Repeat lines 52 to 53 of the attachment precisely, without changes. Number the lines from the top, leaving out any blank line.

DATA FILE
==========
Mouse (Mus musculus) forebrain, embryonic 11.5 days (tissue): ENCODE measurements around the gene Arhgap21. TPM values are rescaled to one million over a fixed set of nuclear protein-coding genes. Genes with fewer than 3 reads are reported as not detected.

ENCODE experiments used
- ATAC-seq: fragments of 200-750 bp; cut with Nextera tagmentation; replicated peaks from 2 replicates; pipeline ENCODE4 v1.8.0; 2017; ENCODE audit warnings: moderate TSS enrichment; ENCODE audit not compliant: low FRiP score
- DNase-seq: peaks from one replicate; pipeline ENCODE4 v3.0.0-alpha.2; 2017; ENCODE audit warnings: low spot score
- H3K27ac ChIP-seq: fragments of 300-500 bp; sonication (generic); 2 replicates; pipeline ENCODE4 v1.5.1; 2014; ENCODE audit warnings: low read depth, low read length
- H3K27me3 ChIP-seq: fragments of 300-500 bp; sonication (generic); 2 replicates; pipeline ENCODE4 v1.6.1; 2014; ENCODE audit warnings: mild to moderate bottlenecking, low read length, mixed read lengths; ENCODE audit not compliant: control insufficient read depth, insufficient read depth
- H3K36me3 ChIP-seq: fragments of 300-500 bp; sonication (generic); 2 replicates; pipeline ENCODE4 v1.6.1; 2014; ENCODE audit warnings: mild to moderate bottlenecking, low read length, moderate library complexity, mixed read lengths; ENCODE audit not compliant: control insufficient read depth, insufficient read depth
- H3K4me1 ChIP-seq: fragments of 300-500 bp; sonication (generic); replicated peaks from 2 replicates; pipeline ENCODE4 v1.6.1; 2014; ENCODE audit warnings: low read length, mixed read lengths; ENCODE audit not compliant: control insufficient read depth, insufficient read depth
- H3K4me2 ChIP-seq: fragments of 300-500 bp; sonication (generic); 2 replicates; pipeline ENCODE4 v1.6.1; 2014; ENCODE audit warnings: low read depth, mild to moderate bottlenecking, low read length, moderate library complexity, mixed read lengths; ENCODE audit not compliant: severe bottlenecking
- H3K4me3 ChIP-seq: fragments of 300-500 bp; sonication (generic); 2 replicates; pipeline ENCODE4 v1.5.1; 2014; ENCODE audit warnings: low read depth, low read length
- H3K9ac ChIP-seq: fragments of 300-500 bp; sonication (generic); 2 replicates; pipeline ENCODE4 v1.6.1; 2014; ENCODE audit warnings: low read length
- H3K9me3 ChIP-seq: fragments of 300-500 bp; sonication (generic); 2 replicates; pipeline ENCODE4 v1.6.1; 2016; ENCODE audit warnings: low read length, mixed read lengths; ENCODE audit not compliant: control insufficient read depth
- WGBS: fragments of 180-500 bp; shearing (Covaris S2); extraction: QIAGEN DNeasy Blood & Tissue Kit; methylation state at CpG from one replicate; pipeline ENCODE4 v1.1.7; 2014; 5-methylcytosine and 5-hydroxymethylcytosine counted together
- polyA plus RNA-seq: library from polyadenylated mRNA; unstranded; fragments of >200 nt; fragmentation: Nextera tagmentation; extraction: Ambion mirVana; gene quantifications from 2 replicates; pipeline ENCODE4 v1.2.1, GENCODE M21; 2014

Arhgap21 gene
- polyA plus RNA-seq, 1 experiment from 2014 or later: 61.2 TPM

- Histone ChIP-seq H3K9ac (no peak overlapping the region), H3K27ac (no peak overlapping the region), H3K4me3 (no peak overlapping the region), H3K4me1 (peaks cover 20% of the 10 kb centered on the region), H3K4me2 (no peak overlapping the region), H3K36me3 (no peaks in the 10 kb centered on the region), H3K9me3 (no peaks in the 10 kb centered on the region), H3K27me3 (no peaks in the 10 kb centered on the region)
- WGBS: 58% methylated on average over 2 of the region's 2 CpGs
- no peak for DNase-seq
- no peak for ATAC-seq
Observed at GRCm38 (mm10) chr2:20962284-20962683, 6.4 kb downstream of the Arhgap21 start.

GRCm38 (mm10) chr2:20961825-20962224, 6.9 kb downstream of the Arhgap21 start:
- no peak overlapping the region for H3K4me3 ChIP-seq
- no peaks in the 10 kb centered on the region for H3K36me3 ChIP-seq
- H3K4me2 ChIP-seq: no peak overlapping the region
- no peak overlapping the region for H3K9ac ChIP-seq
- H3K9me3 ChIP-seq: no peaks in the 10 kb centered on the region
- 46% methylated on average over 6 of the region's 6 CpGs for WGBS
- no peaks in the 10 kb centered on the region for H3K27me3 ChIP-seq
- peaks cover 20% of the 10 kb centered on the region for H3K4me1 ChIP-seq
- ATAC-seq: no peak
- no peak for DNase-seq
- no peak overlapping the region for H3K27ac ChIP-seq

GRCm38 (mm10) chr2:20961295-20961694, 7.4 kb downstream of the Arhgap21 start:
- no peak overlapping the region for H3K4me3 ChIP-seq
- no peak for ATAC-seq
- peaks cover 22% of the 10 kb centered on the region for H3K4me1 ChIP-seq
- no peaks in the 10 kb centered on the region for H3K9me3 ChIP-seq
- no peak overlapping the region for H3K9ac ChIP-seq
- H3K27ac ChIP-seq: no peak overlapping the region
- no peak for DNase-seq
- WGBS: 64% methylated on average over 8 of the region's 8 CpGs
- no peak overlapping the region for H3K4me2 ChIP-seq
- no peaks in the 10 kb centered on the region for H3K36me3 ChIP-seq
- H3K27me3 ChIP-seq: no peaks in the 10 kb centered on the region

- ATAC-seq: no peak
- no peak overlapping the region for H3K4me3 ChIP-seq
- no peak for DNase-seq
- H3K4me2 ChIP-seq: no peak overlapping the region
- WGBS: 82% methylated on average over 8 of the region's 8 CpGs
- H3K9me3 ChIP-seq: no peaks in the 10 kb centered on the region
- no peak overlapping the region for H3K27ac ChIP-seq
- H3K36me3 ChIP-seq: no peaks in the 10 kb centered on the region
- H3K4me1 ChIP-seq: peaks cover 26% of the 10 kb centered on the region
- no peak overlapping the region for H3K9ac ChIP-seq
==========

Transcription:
- no peak overlapping the region for H3K27ac ChIP-seq
- H3K36me3 ChIP-seq: no peaks in the 10 kb centered on the region